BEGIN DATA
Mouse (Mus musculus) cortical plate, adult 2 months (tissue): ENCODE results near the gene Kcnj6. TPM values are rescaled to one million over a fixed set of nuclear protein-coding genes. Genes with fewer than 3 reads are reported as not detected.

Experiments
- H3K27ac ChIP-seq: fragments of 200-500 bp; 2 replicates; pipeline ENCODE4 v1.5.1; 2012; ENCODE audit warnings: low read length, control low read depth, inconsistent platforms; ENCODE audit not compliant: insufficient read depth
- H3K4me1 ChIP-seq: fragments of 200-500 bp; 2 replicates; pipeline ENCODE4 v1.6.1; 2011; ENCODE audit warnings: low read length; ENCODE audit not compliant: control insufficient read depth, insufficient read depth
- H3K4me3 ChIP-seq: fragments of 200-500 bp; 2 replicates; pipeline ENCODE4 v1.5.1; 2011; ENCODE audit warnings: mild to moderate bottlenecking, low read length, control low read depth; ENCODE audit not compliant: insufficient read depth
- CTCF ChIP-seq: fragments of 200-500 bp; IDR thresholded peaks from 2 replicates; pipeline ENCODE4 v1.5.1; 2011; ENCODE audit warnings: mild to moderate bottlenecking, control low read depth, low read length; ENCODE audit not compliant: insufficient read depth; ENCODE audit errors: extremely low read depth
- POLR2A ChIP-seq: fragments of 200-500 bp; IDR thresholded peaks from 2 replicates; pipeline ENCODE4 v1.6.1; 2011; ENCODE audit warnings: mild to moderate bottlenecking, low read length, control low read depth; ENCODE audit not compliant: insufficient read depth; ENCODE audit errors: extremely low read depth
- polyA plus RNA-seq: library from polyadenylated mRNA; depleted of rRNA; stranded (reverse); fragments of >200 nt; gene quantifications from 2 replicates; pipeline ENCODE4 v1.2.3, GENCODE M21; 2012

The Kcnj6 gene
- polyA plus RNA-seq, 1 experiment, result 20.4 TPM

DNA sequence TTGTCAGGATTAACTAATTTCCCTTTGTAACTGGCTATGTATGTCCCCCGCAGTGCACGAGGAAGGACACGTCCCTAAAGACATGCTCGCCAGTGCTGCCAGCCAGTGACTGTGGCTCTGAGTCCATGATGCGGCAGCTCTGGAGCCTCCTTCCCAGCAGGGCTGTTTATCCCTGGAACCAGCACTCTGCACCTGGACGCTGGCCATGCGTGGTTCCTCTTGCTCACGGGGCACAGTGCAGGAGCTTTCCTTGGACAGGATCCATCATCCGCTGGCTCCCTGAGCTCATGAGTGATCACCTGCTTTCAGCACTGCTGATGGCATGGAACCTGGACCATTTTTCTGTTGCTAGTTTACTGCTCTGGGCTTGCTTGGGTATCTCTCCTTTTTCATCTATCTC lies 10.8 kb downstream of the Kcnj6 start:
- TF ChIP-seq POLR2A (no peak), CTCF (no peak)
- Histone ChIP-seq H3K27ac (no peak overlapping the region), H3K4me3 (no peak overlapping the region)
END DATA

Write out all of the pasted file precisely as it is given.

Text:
Mouse (Mus musculus) cortical plate, adult 2 months (tissue): ENCODE results near the gene Kcnj6. TPM values are rescaled to one million over a fixed set of nuclear protein-coding genes. Genes with fewer than 3 reads are reported as not detected.

Experiments
- H3K27ac ChIP-seq: fragments of 200-500 bp; 2 replicates; pipeline ENCODE4 v1.5.1; 2012; ENCODE audit warnings: low read length, control low read depth, inconsistent platforms; ENCODE audit not compliant: insufficient read depth
- H3K4me1 ChIP-seq: fragments of 200-500 bp; 2 replicates; pipeline ENCODE4 v1.6.1; 2011; ENCODE audit warnings: low read length; ENCODE audit not compliant: control insufficient read depth, insufficient read depth
- H3K4me3 ChIP-seq: fragments of 200-500 bp; 2 replicates; pipeline ENCODE4 v1.5.1; 2011; ENCODE audit warnings: mild to moderate bottlenecking, low read length, control low read depth; ENCODE audit not compliant: insufficient read depth
- CTCF ChIP-seq: fragments of 200-500 bp; IDR thresholded peaks from 2 replicates; pipeline ENCODE4 v1.5.1; 2011; ENCODE audit warnings: mild to moderate bottlenecking, control low read depth, low read length; ENCODE audit not compliant: insufficient read depth; ENCODE audit errors: extremely low read depth
- POLR2A ChIP-seq: fragments of 200-500 bp; IDR thresholded peaks from 2 replicates; pipeline ENCODE4 v1.6.1; 2011; ENCODE audit warnings: mild to moderate bottlenecking, low read length, control low read depth; ENCODE audit not compliant: insufficient read depth; ENCODE audit errors: extremely low read depth
- polyA plus RNA-seq: library from polyadenylated mRNA; depleted of rRNA; stranded (reverse); fragments of >200 nt; gene quantifications from 2 replicates; pipeline ENCODE4 v1.2.3, GENCODE M21; 2012

The Kcnj6 gene
- polyA plus RNA-seq, 1 experiment, result 20.4 TPM

DNA sequence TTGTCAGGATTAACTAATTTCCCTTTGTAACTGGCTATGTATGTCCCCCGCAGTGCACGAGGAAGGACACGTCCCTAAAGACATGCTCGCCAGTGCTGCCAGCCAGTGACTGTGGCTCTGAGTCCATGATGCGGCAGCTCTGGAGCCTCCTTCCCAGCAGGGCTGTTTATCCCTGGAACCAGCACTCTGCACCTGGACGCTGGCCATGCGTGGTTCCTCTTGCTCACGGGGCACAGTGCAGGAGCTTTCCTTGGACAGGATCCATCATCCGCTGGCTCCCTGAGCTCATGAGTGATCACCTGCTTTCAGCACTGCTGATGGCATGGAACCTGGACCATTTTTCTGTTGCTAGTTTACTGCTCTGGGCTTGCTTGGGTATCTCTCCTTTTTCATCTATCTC lies 10.8 kb downstream of the Kcnj6 start:
- TF ChIP-seq POLR2A (no peak), CTCF (no peak)
- Histone ChIP-seq H3K27ac (no peak overlapping the region), H3K4me3 (no peak overlapping the region)